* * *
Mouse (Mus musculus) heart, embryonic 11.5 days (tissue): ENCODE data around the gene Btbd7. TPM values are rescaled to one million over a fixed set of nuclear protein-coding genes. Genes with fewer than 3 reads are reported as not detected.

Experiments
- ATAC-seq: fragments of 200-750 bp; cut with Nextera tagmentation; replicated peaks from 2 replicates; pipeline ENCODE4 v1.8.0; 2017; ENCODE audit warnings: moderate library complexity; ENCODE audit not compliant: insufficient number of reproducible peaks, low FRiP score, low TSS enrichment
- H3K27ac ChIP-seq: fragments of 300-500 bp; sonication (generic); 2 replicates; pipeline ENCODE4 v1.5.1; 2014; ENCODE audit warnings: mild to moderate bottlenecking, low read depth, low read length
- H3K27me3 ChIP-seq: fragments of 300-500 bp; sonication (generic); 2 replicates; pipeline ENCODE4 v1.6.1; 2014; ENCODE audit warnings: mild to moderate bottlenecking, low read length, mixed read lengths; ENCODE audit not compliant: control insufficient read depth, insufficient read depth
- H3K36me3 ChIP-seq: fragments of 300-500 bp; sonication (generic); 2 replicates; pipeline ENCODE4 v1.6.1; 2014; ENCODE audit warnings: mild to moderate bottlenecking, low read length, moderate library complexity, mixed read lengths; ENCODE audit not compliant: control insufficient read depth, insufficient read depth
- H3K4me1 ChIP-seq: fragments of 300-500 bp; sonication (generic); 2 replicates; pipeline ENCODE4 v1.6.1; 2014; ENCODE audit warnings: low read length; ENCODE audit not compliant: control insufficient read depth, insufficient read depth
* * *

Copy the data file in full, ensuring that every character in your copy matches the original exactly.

Mouse (Mus musculus) heart, embryonic 11.5 days (tissue): ENCODE data around the gene Btbd7. TPM values are rescaled to one million over a fixed set of nuclear protein-coding genes. Genes with fewer than 3 reads are reported as not detected.

Experiments
- ATAC-seq: fragments of 200-750 bp; cut with Nextera tagmentation; replicated peaks from 2 replicates; pipeline ENCODE4 v1.8.0; 2017; ENCODE audit warnings: moderate library complexity; ENCODE audit not compliant: insufficient number of reproducible peaks, low FRiP score, low TSS enrichment
- H3K27ac ChIP-seq: fragments of 300-500 bp; sonication (generic); 2 replicates; pipeline ENCODE4 v1.5.1; 2014; ENCODE audit warnings: mild to moderate bottlenecking, low read depth, low read length
- H3K27me3 ChIP-seq: fragments of 300-500 bp; sonication (generic); 2 replicates; pipeline ENCODE4 v1.6.1; 2014; ENCODE audit warnings: mild to moderate bottlenecking, low read length, mixed read lengths; ENCODE audit not compliant: control insufficient read depth, insufficient read depth
- H3K36me3 ChIP-seq: fragments of 300-500 bp; sonication (generic); 2 replicates; pipeline ENCODE4 v1.6.1; 2014; ENCODE audit warnings: mild to moderate bottlenecking, low read length, moderate library complexity, mixed read lengths; ENCODE audit not compliant: control insufficient read depth, insufficient read depth
- H3K4me1 ChIP-seq: fragments of 300-500 bp; sonication (generic); 2 replicates; pipeline ENCODE4 v1.6.1; 2014; ENCODE audit warnings: low read length; ENCODE audit not compliant: control insufficient read depth, insufficient read depth